It gives players all the tools they need to design their own solutions to any given problem.

What really cracks the sequel wide open, though, is Ultrahand. The new ability lets Link pick up, move, and rotate almost any interactable object. He can also stick any objects together once they’re close to one another, joining them together with a blue-green goop. Despite some tricky object rotation with the Joy-con D-pad, it’s an intuitive system that makes it easy to create quick inventions in no time. That simple idea winds up being an incredibly powerful tool that morphs Tears of the Kingdom into the biggest immersive sim of all time.

“Immersive sim” is a sub-genre used to describe games like Hitman that emphasize emergent gameplay. Titles like that tend to give players a problem and give them multiple ways to tackle it. Ultrahand makes that possible here in consistently surprising ways that make the adventure feel limitless. In one shrine, I couldn’t quite understand an intended puzzle solution that would have me getting a metal ball across a strong water current via a weak, fan-powered boat. Instead of figuring it out, I connected every piece of wood in the shrine into a long staff and connected the ball to one end, allowing me to bypass the water entirely. In another, I placed another ball precariously on a high-up ledge and ascended through it to skip a room.

Link flies into the air with a rocket in The Legend of Zelda: Tears of the Kingdom.

Games like Portal stand out because they make you feel like a genius once you’ve sleuthed out a puzzle solution, but Tears of the Kingdom goes one step further. It gives players all the tools they need to design their own solutions to any given problem, completely outsmarting the designers who made them.

That concept plays a big role in how Link traverses the world too. Throughout the adventure, he discovers various pieces of battery-powered Zonai technology that can be used to craft vehicles and other machines. There are some obvious builds (like attaching a balloon to a platform and tossing a fire emitter under it to turn it into a hot-air balloon), but the system encourages and rewards smart experimentation. When I couldn’t get a simple sailboat over to an island due to the wind blowing in the wrong direction, I turned it into a double-decker boat by constructing another floor out of wooden planks. I glued a fan to that floor pointing behind the sail, counteracting the wind direction.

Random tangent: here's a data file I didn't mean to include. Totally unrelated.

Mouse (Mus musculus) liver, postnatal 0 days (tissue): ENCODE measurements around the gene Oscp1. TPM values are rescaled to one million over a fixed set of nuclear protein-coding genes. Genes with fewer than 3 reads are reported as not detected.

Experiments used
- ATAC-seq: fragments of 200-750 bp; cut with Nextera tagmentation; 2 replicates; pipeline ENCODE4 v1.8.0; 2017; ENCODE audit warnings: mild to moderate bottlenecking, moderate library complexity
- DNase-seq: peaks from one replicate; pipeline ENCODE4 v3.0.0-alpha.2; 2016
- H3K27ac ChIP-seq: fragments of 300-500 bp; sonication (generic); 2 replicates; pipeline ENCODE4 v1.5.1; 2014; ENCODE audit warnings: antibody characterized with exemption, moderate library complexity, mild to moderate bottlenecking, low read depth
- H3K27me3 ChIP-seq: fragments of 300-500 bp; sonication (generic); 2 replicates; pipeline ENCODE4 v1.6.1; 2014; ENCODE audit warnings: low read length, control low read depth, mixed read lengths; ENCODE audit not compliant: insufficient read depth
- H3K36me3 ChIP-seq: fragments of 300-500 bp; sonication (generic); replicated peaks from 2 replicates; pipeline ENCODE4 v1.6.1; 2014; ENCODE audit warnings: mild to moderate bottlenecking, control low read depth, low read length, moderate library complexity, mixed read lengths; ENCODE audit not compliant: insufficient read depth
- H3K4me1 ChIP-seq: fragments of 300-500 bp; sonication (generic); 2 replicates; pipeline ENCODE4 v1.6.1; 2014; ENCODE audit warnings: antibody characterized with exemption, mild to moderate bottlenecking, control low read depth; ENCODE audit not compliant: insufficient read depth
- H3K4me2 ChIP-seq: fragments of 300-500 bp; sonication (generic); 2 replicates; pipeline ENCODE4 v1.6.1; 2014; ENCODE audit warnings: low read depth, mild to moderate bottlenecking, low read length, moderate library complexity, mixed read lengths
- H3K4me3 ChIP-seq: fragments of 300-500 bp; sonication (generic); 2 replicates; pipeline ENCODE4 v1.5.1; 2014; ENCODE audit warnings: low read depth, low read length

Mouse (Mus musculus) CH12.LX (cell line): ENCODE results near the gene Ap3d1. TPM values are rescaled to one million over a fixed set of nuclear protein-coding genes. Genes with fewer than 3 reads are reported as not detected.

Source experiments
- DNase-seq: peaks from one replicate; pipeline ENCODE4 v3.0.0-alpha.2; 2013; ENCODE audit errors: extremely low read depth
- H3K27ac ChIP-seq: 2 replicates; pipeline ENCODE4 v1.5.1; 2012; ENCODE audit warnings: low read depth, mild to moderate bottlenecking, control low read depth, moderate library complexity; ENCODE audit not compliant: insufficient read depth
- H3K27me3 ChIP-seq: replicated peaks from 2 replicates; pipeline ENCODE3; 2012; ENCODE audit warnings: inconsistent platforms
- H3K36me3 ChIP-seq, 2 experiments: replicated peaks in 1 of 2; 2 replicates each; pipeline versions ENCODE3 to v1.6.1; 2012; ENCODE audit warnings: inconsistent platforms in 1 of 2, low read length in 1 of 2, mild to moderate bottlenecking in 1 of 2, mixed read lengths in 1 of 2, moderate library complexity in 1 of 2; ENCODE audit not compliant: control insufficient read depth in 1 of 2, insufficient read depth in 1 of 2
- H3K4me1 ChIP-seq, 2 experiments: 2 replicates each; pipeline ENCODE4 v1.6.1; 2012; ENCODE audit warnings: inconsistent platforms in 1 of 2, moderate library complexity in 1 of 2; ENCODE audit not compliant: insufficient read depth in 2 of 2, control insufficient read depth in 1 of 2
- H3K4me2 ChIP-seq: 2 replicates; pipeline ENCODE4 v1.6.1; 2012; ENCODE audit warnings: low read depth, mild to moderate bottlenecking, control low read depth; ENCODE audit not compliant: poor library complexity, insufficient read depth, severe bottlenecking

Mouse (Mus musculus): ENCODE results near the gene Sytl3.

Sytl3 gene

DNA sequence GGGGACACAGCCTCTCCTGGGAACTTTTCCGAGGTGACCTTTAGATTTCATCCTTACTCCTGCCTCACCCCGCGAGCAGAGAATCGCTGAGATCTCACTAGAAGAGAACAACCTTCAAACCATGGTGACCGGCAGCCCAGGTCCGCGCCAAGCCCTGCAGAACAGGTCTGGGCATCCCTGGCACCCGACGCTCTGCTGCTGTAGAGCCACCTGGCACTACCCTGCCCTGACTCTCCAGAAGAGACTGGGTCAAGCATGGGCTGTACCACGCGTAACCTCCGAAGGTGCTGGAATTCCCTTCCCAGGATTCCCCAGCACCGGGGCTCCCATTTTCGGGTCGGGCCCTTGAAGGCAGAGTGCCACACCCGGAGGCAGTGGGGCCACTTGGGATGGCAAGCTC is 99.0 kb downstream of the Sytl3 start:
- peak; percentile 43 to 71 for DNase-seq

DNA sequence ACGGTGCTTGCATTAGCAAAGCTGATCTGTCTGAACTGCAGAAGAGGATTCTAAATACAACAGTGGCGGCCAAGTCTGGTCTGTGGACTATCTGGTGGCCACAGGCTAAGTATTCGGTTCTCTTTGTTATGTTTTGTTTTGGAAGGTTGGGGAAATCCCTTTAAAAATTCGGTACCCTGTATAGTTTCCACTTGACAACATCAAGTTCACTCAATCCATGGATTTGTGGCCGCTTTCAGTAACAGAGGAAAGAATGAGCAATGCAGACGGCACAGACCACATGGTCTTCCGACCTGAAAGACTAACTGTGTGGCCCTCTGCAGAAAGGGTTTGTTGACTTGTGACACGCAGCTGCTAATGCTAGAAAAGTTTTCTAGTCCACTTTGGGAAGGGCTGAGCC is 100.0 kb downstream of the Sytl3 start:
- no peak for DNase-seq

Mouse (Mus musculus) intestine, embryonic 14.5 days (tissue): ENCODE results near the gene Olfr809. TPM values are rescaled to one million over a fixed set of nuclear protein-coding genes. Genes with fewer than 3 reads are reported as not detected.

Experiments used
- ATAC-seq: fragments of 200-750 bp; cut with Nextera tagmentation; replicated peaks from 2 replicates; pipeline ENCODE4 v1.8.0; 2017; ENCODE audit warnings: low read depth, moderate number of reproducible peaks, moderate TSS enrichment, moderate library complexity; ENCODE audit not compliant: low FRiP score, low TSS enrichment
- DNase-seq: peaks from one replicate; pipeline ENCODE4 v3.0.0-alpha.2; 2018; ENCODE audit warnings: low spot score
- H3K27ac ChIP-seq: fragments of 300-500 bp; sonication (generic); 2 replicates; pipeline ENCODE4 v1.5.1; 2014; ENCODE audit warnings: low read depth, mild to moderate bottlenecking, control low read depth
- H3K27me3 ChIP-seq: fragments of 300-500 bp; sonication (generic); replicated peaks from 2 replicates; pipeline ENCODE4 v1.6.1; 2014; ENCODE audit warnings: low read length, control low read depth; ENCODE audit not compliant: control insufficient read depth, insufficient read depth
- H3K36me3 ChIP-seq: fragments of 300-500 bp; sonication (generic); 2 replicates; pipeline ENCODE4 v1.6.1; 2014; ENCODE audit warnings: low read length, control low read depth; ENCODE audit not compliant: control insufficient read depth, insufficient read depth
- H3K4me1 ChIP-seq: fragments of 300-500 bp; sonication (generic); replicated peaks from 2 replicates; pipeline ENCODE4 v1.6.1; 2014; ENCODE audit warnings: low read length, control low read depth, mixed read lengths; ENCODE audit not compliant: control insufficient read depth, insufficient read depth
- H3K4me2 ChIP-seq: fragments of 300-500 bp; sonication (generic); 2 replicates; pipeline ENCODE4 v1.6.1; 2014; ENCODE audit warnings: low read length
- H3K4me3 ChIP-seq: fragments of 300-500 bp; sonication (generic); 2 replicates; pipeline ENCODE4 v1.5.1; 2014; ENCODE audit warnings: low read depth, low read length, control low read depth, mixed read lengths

Link drives a boat in The Legend of Zelda: Tears of the Kingdom.

In its best moments, Tears of the Kingdom plays like a series of engineering dares that always pay off. It tempts players to start sticking objects together and study what happens when the electricity is turned on. Sometimes it results in hilarious disasters, like when I tried to outfit a hot-air balloon with several laser beams and bombs, causing it to explode and kill me the instant I tried to pilot it.

Those moments make the successes that much more rewarding, though. That important Sky Island I discovered way earlier than I should have? It was because I spent a fair amount of time building an airship that could cross a massive distance while maintaining enough height and battery power along the way. It’s just another of the myriad of ways that Tears of the Kingdom turns players into scientists, gathering research and conducting experiments to better understand both Hyrule and the lost Zonai culture that shaped it.

A demanding adventure

The last piece of the puzzle is Link’s Fuse ability, which allows him to strap any interactable object to his weapon or shield. Like Ultrahand, it’s a creatively satisfying tool that never gets boring. Anytime I found a new weapon, I was eager to strap anything onto it — a monster part, a steak, a rocket — just to see what would happen. Even when the results aren’t practical, I always feel like I’m learning more about every object’s properties.